26 April 2017

J.P. Morgan Vulnerable to Cyberattacks

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The Federal Bureau of Investigation is probing a computer-hacking attack on J.P. Morgan Chase & Co. and as many as four other banks, in what people familiar with the probe described as a significant breach of corporate computer security. The timing and extent of the hacking attacks weren't immediately clear, though cybersecurity experts began probing the possible J.P. Morgan breach earlier this month, according to people familiar with the investigation.

J.P. Morgan said Thursday morning it isn't seeing "unusual fraud" and it is working closely with law enforcement to determine the scope of the attack. The largest U.S. bank by assets added that it is taking "additional steps" to safeguard sensitive or confidential information and will contact relevant parties as it learns more about who may have been impacted.

People familiar with the investigation said the evidence gathered so far suggested hackers were able to make a significant foray into J.P. Morgan's computer system. People with knowledge of the probe said it appeared between two and five U.S. financial institutions may have been affected. The names of all targeted banks couldn't be immediately determined.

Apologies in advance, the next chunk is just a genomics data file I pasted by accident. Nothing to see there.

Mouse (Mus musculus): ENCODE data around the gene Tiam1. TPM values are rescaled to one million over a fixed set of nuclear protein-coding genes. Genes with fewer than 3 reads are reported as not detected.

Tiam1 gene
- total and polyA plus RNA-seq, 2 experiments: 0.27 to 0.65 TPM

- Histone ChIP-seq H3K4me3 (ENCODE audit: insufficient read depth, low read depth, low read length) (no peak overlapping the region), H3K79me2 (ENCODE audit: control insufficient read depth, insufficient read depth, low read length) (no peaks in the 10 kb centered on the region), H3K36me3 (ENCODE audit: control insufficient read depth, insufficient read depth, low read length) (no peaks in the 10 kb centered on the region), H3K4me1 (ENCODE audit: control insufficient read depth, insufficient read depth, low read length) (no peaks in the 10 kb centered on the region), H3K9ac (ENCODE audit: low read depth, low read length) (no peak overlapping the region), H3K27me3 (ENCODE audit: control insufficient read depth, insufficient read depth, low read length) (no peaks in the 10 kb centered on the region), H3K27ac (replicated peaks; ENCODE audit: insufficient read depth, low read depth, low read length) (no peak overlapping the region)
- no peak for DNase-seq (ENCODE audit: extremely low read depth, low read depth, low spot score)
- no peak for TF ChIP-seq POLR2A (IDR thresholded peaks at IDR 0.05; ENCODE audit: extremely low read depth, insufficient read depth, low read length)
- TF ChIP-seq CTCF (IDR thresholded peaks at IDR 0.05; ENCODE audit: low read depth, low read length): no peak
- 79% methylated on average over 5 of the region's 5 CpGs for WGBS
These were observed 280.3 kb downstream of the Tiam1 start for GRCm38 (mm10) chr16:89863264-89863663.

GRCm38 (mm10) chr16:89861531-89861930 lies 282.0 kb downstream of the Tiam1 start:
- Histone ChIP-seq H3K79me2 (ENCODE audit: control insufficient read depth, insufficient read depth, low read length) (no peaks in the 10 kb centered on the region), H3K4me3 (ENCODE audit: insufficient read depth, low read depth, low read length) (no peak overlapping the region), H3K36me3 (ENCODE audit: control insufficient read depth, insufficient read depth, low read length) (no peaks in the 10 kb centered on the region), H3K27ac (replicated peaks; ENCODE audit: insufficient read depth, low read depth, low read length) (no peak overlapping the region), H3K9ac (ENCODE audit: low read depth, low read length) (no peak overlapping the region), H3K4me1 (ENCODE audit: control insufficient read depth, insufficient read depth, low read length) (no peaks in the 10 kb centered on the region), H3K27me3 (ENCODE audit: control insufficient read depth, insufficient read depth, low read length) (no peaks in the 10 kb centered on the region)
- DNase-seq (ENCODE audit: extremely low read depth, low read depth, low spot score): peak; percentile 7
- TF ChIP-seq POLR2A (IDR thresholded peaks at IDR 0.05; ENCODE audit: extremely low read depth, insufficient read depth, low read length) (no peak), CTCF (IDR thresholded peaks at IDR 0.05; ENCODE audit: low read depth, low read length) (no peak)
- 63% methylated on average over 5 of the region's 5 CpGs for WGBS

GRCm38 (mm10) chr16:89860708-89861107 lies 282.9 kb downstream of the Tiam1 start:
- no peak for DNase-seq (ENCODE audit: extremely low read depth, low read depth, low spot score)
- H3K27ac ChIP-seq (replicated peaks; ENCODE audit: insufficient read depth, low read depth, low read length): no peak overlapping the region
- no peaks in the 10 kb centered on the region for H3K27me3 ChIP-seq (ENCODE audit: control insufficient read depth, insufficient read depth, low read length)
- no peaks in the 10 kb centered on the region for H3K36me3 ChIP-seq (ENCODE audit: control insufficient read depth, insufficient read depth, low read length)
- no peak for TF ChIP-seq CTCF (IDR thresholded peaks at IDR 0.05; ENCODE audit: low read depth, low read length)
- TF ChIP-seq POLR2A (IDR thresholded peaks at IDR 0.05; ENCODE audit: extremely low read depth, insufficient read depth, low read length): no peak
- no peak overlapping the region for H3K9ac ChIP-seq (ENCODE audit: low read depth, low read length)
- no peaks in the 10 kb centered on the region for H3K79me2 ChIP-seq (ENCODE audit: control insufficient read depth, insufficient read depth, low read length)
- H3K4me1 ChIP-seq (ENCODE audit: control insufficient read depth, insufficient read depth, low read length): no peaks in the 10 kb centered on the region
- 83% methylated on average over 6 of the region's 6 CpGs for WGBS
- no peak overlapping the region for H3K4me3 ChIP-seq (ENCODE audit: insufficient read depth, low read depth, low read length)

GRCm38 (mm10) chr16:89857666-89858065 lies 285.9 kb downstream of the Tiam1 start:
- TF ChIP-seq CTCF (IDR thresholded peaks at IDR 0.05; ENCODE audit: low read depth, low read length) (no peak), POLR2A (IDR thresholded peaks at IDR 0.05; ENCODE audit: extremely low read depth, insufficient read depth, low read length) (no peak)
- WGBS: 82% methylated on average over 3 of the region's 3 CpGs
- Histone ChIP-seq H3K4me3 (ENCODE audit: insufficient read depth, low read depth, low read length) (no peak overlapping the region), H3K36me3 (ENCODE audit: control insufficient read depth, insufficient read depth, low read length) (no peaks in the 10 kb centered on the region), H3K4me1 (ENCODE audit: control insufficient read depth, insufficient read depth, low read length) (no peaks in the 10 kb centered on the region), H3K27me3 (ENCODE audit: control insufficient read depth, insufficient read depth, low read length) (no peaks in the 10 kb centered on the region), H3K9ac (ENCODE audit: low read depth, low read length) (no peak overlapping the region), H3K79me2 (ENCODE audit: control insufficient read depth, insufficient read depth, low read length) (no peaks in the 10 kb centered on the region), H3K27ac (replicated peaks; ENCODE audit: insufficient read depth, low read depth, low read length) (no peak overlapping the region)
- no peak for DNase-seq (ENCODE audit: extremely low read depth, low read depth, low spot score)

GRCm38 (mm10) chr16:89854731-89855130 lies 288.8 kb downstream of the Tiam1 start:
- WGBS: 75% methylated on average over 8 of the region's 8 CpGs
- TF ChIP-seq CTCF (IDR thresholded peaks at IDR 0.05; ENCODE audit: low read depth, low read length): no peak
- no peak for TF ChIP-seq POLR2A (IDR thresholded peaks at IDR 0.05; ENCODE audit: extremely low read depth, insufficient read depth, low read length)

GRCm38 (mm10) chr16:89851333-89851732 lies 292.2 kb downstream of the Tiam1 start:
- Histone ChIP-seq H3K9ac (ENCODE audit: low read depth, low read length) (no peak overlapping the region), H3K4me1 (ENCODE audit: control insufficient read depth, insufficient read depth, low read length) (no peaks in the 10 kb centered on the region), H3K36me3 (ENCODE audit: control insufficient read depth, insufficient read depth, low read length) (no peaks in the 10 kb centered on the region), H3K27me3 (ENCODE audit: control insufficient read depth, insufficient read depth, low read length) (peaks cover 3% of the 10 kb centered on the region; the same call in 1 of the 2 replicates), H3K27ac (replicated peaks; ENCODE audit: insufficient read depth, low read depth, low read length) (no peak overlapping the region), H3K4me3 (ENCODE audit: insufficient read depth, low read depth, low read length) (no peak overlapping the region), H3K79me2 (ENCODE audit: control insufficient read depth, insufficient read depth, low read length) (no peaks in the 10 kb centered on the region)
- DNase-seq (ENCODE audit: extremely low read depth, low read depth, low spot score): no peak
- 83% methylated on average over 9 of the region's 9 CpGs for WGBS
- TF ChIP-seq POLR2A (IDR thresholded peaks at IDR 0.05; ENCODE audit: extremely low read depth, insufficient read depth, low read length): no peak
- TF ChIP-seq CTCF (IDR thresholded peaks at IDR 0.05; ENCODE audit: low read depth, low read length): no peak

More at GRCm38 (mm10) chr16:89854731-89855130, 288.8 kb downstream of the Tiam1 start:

J.P. Morgan and federal cyber investigators are in discussions as they examine the apparent attack on the bank's computer system. The attack appears to have been caused by malicious computer code, known as malware.

Thefts of U.S. corporate data have in the past often come from hackers based in China, Russia or the former Soviet Union, though that doesn't mean the cyberattacks involve those governments. Just as in the U.S., hackers in those countries can act on their own and sell stolen data to other organizations.

The style of the attacks and the targets—large U.S. financial institutions—have led some people briefed on the investigation to suspect a possible Russian or Eastern European link. Russian organized crime often targets large financial institutions. But several people with knowledge of the investigation cautioned it is too early to tell who was behind the attacks.

Hackers appear to have originally breached J.P. Morgan's network via an employee's personal computer, a person close to the investigation said. From there, the intruders were able to move further into the bank's inner systems. Employees often use software to tap in to corporate networks from home through what are known as virtual private networks.

Such an attack would mark the latest instance in which a large corporate network was breached by a weak external link. When hackers stole 40 million payment-card numbers from Target Corp. last year, they originally infiltrated the retailer by stealing a ventilation contractor's password. In mid-August, cybercriminals hacked in to nearly 1,000 grocery stores around the U.S.

In recent weeks, J.P. Morgan called numerous security vendors with concerns it had a problem, people close to the investigation said. The bank in recent months hired a number of employees with Defense Department experience because the firm treats cybersecurity as a problem akin to military security, people familiar with the matter said.

J.P. Morgan, along with other banks, has been vulnerable to attacks in the past, particularly so-called distributed denial of service threats, known as DDoS. These attacks knock websites offline by flooding them with useless traffic.

Click here to access the full article on The Wall Street Journal.

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